Again, get sound financial advice about your investment costs and liabilities before you choose an investment solution.

How much do I need to get started?

In some cases you can begin investing with as little as $1000 depending on the product. What’s more important is that you only invest the amount of money you can actually spare, so good to put together an investment budget. Again it’s good to talk to a financial adviser to cover areas such as tax considerations, fees and exit costs before you commit.

Minimising your risk

Some types of investments carry lower risk than others. Term deposits are available if you’re looking for a good rate with little risk.
You can put your money away for terms of between one month to five years and the interest rate is fixed. The pleasant catch is that you can’t access the money, or add to it, before the end of the term, unless you’re willing to pay an interest penalty. With terms as short as a month, term deposits can be used to park GST money.

You should compare the rates between a term deposit and a cash reserve account and decide if the rate difference is worth the access.

Terms for farmers

Westpac also offers a special deposit account for farmers.
The Farm Management Deposit (FMD) scheme provides tax concessions and ways to manage risk. It works like a term deposit, with no bank fees, competitive interest rates and is potentially tax deductible. It is designed to smooth out the highs and lows of seasons and cycles agribusinesses face. There are no bank fees, offers competitive interest rates, and it’s potentially tax deductible.

Superannuation and your business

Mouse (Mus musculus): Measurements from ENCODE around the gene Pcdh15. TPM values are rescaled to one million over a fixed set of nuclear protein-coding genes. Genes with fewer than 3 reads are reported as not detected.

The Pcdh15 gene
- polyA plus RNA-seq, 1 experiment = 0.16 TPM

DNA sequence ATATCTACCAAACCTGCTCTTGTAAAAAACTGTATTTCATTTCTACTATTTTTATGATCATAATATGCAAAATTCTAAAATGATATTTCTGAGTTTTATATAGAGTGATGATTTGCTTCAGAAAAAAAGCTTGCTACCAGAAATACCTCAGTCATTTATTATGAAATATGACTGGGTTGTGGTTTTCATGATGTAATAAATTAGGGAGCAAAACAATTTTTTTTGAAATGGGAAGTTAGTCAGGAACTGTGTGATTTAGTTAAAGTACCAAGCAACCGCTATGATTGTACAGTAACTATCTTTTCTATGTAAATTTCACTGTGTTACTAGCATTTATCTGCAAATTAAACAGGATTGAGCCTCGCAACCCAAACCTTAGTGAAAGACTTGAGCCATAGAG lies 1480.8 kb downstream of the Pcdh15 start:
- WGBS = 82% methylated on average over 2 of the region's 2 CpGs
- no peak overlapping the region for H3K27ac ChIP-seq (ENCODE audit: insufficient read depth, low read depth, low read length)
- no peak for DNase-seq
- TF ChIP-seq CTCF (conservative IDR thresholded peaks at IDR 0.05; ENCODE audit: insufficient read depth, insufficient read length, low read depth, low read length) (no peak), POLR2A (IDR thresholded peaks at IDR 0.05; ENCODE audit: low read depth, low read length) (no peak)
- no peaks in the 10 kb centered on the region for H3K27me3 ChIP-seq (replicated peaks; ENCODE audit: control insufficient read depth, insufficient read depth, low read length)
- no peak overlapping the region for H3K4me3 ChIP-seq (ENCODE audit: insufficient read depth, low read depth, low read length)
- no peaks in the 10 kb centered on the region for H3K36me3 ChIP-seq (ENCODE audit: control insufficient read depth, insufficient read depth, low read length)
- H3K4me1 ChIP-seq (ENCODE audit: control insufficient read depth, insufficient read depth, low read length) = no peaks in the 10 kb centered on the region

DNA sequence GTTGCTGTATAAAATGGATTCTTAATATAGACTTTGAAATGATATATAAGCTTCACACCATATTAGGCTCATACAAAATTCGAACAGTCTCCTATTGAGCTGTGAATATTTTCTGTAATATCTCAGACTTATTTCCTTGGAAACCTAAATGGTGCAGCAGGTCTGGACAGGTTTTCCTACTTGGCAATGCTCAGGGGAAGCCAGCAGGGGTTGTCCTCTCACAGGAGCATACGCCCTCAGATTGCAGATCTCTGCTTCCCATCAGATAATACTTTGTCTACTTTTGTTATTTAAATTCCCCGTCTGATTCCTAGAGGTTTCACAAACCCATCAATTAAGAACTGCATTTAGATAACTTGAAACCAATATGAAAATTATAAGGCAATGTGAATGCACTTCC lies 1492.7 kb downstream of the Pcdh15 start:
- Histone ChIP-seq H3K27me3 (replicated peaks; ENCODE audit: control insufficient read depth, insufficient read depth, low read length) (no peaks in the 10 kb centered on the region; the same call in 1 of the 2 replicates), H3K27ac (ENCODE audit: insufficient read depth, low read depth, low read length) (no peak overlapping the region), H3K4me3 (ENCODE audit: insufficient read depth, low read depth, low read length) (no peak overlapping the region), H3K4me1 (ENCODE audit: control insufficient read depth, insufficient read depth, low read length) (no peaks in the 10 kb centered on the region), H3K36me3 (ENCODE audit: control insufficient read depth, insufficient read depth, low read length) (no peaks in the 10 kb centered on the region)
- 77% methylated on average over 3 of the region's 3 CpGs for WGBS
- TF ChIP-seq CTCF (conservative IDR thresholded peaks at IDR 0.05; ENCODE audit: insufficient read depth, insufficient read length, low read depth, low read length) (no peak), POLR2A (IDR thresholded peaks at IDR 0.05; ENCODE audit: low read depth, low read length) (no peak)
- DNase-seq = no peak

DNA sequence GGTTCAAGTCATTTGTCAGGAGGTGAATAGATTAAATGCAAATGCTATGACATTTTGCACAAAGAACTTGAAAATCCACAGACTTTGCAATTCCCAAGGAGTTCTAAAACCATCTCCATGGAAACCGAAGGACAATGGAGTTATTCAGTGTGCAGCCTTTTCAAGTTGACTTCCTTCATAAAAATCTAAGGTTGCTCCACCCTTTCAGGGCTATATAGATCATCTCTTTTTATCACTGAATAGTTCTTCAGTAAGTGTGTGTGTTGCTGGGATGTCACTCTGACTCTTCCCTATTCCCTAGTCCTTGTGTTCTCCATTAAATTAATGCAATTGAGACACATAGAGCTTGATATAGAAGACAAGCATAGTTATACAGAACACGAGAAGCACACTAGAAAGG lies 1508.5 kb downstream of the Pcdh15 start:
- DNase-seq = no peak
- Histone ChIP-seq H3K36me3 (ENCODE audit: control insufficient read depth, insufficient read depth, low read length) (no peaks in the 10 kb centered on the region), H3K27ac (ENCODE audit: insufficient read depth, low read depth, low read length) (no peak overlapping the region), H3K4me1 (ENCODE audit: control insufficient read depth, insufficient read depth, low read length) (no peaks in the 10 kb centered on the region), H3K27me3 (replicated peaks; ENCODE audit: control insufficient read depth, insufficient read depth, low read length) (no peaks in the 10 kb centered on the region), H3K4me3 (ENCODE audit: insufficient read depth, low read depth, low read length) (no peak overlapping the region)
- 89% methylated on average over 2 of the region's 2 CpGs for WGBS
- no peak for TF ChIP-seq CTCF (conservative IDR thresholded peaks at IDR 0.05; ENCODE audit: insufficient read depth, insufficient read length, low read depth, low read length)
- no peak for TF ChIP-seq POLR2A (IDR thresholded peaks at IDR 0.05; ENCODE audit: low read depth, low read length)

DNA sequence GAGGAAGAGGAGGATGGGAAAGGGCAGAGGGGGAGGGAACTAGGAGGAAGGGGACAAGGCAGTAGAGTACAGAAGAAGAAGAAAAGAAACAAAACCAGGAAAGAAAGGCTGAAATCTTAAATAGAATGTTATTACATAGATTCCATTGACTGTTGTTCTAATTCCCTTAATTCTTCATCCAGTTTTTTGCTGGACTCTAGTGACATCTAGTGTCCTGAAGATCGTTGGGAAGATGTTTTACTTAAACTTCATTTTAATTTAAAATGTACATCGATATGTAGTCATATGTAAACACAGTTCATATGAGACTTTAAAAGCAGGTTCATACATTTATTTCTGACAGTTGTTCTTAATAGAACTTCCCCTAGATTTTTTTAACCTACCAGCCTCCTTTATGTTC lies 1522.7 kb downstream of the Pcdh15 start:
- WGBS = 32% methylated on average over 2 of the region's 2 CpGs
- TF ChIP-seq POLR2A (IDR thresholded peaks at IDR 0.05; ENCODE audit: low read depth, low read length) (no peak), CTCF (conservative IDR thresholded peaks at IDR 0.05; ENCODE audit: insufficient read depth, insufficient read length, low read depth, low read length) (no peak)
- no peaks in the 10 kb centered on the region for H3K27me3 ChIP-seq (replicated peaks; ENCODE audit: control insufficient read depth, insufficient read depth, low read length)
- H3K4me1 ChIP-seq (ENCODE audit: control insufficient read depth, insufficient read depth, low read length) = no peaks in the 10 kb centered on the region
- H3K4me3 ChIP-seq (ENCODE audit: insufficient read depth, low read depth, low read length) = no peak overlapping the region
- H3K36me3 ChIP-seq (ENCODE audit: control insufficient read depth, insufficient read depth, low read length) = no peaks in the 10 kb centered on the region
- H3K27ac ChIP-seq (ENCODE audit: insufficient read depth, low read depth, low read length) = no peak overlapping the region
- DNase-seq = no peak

Your superannuation is possibly one of the biggest investments you will have. Putting extra money in as a salary sacrifice as well as after-tax income (non-concessional contributions) will grow your retirement funds and can minimises your income tax. There are limits to respect here, so speak to your adviser to choose the best strategy for you.
And if you have a family business and want to minimise tax and maximise growth, then a family trust structure is one to look into. This is more complex and you’ll need to talk to an accountant and lawyer before establishing the trust properly.

This webinar is produced by the Davidson Institute, Westpac's home of free financial education resources, building confidence today for a better financial future.





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Things you should know

Deposit Accounts for Business Customers Terms and Conditions (PDF 384KB)

To be eligible to apply for Business Cash Reserve savings account, your business must be registered in Australia.

24/7 access via Phone or Online Banking, is subject to system availability.

General advice: This information is general only and does not constitute any recommendation or advice. It is current at the time of publication, and is subject to change. It has been prepared without taking account of your objectives, financial situation or needs. Because of this you should, before acting on the information, consider its appropriateness, having regard to these matters. Consider obtaining personalised advice from a professional financial adviser and your accountant before making any financial decisions in relation to the matters discussed in this document, including when considering the finance options for your business.